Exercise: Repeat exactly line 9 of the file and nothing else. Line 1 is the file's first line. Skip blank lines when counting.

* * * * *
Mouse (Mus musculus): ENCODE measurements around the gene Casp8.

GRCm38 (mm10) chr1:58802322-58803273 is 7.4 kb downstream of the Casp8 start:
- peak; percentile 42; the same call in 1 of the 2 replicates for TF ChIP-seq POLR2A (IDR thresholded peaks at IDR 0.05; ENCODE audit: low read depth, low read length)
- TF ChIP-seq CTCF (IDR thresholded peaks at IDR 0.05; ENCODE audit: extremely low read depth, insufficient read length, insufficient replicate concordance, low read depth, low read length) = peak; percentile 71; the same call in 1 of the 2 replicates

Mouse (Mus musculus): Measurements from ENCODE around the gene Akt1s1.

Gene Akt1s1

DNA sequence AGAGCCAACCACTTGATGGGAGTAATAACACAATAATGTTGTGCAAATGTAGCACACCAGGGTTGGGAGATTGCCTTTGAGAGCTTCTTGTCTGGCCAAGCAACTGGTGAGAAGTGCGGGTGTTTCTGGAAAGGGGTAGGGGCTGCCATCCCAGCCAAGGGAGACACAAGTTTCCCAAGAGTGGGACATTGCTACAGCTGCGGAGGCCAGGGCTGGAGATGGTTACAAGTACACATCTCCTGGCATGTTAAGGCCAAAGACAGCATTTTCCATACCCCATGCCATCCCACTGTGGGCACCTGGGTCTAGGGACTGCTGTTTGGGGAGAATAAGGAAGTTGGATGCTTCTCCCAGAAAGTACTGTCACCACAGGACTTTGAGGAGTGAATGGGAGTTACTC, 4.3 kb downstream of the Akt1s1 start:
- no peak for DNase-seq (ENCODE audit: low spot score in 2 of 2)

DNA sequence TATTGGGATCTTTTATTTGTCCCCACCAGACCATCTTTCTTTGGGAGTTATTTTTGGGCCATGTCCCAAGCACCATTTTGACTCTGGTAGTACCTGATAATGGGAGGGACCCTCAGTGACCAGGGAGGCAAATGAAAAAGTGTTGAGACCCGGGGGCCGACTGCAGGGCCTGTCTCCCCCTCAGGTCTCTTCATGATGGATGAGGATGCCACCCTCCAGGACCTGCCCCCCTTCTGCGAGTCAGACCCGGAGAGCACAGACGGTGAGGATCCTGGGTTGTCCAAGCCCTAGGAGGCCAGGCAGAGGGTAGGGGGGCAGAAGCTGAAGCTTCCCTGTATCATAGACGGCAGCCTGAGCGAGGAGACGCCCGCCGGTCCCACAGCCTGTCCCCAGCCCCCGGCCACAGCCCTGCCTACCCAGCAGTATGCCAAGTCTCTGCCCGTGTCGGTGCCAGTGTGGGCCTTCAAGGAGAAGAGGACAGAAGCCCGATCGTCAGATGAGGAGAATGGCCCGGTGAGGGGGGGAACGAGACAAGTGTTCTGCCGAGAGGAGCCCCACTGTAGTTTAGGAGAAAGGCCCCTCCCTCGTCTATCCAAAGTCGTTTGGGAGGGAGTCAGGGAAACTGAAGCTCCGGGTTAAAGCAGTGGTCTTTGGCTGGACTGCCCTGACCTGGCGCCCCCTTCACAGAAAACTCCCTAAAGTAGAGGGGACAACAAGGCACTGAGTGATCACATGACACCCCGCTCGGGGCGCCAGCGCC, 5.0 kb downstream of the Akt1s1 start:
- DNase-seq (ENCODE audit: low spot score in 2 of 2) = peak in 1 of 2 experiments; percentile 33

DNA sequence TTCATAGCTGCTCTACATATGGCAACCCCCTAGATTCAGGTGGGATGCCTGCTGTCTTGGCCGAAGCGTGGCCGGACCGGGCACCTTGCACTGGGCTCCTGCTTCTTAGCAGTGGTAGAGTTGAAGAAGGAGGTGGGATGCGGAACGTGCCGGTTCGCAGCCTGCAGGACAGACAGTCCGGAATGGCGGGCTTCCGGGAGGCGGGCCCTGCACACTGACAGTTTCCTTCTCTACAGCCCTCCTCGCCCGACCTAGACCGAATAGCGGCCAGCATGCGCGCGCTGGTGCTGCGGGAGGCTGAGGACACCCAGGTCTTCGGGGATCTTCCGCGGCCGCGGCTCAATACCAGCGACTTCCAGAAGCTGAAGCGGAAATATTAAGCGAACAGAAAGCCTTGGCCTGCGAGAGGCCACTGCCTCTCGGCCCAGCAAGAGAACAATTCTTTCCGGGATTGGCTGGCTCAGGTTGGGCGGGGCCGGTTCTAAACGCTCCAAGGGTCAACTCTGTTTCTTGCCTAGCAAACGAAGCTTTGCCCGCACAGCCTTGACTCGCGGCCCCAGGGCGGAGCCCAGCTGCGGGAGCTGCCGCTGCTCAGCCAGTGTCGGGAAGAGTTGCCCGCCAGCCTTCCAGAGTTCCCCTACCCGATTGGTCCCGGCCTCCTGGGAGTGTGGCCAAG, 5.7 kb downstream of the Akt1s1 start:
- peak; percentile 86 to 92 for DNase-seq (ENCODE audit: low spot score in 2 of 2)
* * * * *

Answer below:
DNA sequence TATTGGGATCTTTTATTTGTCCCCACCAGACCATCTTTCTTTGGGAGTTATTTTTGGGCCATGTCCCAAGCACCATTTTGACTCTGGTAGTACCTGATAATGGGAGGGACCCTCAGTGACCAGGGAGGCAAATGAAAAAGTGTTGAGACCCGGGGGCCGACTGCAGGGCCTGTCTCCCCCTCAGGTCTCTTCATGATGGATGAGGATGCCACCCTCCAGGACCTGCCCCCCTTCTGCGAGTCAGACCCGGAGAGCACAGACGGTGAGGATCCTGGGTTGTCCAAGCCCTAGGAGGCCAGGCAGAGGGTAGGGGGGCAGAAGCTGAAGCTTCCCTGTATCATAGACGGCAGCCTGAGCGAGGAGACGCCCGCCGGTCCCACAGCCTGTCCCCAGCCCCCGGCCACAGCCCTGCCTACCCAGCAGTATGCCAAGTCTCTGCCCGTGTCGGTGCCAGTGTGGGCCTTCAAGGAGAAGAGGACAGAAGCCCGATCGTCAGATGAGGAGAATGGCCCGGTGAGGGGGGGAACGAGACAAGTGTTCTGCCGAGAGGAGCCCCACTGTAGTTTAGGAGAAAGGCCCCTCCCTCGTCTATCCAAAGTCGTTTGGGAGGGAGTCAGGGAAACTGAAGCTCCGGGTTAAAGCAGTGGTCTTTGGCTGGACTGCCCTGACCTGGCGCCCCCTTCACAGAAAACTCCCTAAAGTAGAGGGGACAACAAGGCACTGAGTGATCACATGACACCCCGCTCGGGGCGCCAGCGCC, 5.0 kb downstream of the Akt1s1 start: